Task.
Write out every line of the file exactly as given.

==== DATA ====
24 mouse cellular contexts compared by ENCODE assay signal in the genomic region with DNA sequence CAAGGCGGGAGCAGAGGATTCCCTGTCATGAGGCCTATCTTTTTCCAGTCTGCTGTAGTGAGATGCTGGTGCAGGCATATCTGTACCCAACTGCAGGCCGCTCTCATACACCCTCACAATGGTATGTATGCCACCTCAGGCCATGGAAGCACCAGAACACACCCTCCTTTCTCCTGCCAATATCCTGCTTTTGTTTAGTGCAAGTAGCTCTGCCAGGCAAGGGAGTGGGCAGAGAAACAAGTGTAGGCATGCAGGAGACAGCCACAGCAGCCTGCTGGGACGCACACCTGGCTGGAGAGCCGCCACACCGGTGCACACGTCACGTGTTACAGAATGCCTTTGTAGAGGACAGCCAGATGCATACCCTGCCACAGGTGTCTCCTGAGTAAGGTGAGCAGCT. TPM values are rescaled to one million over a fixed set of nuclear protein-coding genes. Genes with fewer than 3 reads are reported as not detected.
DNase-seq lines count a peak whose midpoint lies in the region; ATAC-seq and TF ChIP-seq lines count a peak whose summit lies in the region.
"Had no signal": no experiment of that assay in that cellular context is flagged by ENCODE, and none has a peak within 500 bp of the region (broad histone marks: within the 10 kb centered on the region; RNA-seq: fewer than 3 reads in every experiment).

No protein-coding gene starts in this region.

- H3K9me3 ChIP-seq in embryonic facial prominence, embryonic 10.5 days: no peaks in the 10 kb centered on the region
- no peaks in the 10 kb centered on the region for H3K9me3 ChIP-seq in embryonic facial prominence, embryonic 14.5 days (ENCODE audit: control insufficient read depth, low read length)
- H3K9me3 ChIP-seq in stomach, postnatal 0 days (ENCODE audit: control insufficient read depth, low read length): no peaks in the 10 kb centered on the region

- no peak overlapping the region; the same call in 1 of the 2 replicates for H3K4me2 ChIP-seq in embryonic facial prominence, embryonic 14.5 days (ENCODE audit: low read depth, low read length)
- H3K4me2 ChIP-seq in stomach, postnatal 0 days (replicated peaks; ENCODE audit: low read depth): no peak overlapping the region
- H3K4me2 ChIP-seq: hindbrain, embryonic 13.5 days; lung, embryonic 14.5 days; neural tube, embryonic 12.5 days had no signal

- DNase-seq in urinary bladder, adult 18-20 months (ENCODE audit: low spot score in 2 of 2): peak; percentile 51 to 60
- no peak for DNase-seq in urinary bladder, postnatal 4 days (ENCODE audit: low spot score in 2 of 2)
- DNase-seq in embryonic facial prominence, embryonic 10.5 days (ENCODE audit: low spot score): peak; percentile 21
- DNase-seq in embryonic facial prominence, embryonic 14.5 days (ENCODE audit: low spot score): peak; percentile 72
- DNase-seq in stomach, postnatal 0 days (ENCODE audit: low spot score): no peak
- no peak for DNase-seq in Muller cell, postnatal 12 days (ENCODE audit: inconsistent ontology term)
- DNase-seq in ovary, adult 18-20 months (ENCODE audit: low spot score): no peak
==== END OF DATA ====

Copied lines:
24 mouse cellular contexts compared by ENCODE assay signal in the genomic region with DNA sequence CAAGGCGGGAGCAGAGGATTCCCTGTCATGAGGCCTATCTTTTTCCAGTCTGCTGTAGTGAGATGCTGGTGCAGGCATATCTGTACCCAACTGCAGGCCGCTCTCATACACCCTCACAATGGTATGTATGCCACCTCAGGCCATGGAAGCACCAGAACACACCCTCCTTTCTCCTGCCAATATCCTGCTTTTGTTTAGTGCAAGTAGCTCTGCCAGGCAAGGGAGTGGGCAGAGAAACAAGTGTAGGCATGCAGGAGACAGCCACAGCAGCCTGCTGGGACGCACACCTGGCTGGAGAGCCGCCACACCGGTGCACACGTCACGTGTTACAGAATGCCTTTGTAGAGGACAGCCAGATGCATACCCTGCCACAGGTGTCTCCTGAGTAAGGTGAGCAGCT. TPM values are rescaled to one million over a fixed set of nuclear protein-coding genes. Genes with fewer than 3 reads are reported as not detected.
DNase-seq lines count a peak whose midpoint lies in the region; ATAC-seq and TF ChIP-seq lines count a peak whose summit lies in the region.
"Had no signal": no experiment of that assay in that cellular context is flagged by ENCODE, and none has a peak within 500 bp of the region (broad histone marks: within the 10 kb centered on the region; RNA-seq: fewer than 3 reads in every experiment).

No protein-coding gene starts in this region.

- H3K9me3 ChIP-seq in embryonic facial prominence, embryonic 10.5 days: no peaks in the 10 kb centered on the region
- no peaks in the 10 kb centered on the region for H3K9me3 ChIP-seq in embryonic facial prominence, embryonic 14.5 days (ENCODE audit: control insufficient read depth, low read length)
- H3K9me3 ChIP-seq in stomach, postnatal 0 days (ENCODE audit: control insufficient read depth, low read length): no peaks in the 10 kb centered on the region

- no peak overlapping the region; the same call in 1 of the 2 replicates for H3K4me2 ChIP-seq in embryonic facial prominence, embryonic 14.5 days (ENCODE audit: low read depth, low read length)
- H3K4me2 ChIP-seq in stomach, postnatal 0 days (replicated peaks; ENCODE audit: low read depth): no peak overlapping the region
- H3K4me2 ChIP-seq: hindbrain, embryonic 13.5 days; lung, embryonic 14.5 days; neural tube, embryonic 12.5 days had no signal

- DNase-seq in urinary bladder, adult 18-20 months (ENCODE audit: low spot score in 2 of 2): peak; percentile 51 to 60
- no peak for DNase-seq in urinary bladder, postnatal 4 days (ENCODE audit: low spot score in 2 of 2)
- DNase-seq in embryonic facial prominence, embryonic 10.5 days (ENCODE audit: low spot score): peak; percentile 21
- DNase-seq in embryonic facial prominence, embryonic 14.5 days (ENCODE audit: low spot score): peak; percentile 72
- DNase-seq in stomach, postnatal 0 days (ENCODE audit: low spot score): no peak
- no peak for DNase-seq in Muller cell, postnatal 12 days (ENCODE audit: inconsistent ontology term)
- DNase-seq in ovary, adult 18-20 months (ENCODE audit: low spot score): no peak